College of Natural Resources

Dennis Becker, Dean; Eva Strand, Associate Dean; (202 College of Natural Resources Bldg.; 208-885-5779).

The College of Natural Resources (CNR) began by offering a forestry degree in 1909. Since then, the college has expanded to offer degrees in forest & sustainable products (1914), rangeland ecology and management (1917), wildlife sciences (1942), fishery sciences (1951), ecology & ecosystems science (1999), conservation biology (1999), fire ecology and management (2007), forest nursery management & technology (2022), forest operations and technology (2022), and wildland fuel and fire technology.  

CNR prepares our students to be competent, responsible, and fulfilled individuals ready for careers in natural resources science and management across the world. Our curriculum combines physical, biological, and social sciences with essential humanities skills to empower students to make informed natural resource management decisions. We value experiential training in Idaho’s real-life, outdoor “classrooms” as we equip new generations to lead the way to a sustainable future.


The college’s departments are Fish and Wildlife Sciences; Forest, Rangeland and Fire Sciences; and Natural Resources and Society. Although these departments are separate entities, they integrate teaching, research, and service missions and are led by a shared philosophy of interdisciplinary resource management. Often, faculty hold joint appointments in more than one department, and degree programs include courses from multiple departments.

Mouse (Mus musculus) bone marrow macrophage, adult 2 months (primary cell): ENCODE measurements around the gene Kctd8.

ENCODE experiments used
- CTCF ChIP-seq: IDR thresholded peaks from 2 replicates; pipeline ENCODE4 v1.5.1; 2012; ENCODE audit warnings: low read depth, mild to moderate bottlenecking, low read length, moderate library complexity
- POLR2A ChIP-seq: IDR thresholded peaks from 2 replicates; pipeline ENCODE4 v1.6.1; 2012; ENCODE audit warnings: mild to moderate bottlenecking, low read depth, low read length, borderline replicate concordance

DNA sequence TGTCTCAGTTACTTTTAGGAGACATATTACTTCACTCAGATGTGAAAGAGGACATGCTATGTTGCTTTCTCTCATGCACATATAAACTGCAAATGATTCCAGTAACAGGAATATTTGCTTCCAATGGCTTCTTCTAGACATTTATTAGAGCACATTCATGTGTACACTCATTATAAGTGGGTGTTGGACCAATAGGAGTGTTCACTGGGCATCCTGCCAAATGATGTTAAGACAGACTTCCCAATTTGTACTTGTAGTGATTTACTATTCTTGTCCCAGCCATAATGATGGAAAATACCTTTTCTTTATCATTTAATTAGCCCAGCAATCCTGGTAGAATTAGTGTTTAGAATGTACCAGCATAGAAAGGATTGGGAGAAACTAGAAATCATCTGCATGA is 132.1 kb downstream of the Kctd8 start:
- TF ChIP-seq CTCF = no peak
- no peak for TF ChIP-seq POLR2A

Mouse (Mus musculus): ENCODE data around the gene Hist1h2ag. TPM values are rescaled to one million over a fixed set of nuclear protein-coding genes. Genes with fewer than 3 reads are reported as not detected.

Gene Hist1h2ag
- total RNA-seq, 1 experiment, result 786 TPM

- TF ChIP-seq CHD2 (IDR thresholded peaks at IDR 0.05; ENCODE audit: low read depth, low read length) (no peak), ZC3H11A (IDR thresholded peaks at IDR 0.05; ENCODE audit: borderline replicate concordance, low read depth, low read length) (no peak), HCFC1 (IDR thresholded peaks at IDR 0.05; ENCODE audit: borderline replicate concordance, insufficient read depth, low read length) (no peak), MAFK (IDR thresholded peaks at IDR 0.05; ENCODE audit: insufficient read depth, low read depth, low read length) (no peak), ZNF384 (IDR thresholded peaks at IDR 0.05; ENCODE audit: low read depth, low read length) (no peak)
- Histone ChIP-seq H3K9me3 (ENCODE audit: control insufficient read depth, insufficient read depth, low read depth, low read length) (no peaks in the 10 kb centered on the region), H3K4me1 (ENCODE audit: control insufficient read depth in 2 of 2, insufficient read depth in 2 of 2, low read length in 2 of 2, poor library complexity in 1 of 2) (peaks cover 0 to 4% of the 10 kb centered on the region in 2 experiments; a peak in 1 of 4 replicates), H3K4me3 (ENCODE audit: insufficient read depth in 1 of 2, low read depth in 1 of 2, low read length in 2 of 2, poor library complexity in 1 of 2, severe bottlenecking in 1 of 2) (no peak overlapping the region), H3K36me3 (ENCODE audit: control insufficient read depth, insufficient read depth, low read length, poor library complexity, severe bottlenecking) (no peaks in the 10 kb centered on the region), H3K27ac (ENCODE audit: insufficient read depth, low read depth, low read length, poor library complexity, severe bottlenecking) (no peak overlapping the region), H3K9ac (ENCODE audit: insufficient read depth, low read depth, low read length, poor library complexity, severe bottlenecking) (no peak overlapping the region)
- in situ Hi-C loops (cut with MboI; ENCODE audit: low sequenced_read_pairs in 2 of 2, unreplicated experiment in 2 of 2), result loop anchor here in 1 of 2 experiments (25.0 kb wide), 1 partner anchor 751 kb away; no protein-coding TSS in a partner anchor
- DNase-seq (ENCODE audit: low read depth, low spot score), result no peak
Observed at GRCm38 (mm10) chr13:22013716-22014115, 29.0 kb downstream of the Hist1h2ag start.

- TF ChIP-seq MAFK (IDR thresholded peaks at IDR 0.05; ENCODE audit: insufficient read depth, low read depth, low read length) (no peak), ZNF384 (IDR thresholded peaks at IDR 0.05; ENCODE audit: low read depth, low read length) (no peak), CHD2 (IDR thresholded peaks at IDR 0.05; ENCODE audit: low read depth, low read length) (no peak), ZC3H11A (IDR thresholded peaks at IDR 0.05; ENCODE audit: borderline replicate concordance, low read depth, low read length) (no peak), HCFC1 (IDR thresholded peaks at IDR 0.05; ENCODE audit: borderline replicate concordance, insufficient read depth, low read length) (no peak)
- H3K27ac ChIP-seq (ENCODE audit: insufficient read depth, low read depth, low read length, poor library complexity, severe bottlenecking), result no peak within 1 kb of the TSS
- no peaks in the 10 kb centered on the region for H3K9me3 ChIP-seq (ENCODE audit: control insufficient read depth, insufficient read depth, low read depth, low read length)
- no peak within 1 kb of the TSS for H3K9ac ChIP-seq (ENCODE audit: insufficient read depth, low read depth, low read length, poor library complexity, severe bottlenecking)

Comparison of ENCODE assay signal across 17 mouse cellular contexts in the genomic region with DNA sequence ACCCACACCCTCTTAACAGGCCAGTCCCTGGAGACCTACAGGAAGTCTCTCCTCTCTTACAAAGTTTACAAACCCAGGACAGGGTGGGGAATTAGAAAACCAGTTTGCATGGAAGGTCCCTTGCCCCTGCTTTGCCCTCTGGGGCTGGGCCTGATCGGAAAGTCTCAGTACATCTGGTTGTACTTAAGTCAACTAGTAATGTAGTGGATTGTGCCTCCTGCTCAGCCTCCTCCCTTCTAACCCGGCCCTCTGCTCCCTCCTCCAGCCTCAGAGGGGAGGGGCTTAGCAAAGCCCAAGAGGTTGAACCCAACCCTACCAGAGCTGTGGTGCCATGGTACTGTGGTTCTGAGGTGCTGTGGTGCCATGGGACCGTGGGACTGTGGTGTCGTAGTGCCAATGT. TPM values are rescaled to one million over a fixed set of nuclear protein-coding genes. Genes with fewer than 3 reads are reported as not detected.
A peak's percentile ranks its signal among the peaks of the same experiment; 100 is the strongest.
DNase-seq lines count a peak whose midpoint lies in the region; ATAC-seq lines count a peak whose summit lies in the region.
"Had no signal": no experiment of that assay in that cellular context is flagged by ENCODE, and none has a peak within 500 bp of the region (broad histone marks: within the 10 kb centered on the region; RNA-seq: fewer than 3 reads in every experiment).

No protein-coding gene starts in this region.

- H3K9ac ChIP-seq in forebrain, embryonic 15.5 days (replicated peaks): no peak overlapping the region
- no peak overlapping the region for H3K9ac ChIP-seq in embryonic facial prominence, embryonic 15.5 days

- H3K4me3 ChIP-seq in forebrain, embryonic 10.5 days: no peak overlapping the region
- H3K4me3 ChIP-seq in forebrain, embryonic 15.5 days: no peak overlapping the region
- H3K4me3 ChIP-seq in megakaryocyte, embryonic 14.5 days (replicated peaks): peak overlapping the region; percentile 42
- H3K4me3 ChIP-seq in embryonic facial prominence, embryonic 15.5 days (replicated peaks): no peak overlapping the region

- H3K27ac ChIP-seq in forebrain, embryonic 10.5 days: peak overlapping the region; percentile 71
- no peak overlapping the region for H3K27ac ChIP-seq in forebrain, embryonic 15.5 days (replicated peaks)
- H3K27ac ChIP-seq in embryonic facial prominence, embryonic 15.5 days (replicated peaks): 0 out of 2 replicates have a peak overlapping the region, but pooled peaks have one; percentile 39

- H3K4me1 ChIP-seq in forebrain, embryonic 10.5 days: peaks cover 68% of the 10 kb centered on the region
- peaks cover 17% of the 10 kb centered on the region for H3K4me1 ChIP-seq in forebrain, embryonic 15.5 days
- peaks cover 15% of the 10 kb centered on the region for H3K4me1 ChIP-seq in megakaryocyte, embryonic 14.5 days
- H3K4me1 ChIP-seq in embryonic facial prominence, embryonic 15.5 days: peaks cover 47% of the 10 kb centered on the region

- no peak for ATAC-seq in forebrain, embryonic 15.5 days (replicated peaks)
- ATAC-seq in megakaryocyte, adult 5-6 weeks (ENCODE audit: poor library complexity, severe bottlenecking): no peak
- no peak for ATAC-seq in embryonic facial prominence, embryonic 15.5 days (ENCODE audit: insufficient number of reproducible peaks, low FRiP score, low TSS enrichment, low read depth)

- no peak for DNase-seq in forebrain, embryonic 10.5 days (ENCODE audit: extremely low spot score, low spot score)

The Bachelor of Science (B.S.) is offered in conservation biology, ecology and ecosystem science, environmental science, fire ecology and management, fishery sciences, forest and sustainable products, forestry, natural resource enterprise management, rangeland ecology and management, and wildlife sciences. 

The Associate of Science (A.S.) is offered in forest nursery management and technology, forest operations and technology, and wildland fuel and fire technology. 

Undergraduate minors include aquaculture, ecology, environmental communication, fire ecology and management, fishery resources, forest operations, forest resources, natural resource conservation, rangeland ecology and management, renewable materials, and wildlife resources. 

Graduate degrees include Master of Natural Resources (M.N.R.), Master of Science (M.S.) in natural resources, Master of Science (M.S., thesis and nonthesis options) in environmental science, joint Master of Science (M.S.) in environmental science and Juris Doctorate (J.D.), Ph.D. in environmental science, and Ph.D. in natural resources.  

Location Advantages

From ponderosa pines in southern Idaho to mixed coniferous forest in northern Idaho, the state’s forests and rangelands are an ideal place to learn about natural resources. Rangelands include sagebrush-grass and bunchgrass zones, and hundreds of lakes, streams, and boundless wilderness areas provide habitat for wildlife and fish as well as offering opportunities for wildland recreation. In Idaho, wood products, cattle, sheep, wildlife of all species, world renowned game fish, and water are just a few of the resources that enhance students’ learning experiences.  


Idaho's 37 million acres of public forest and range lands constitute a vast natural laboratory for students to experience "hands-on" training for logging, surveying, planting, and working in controlled burning crews.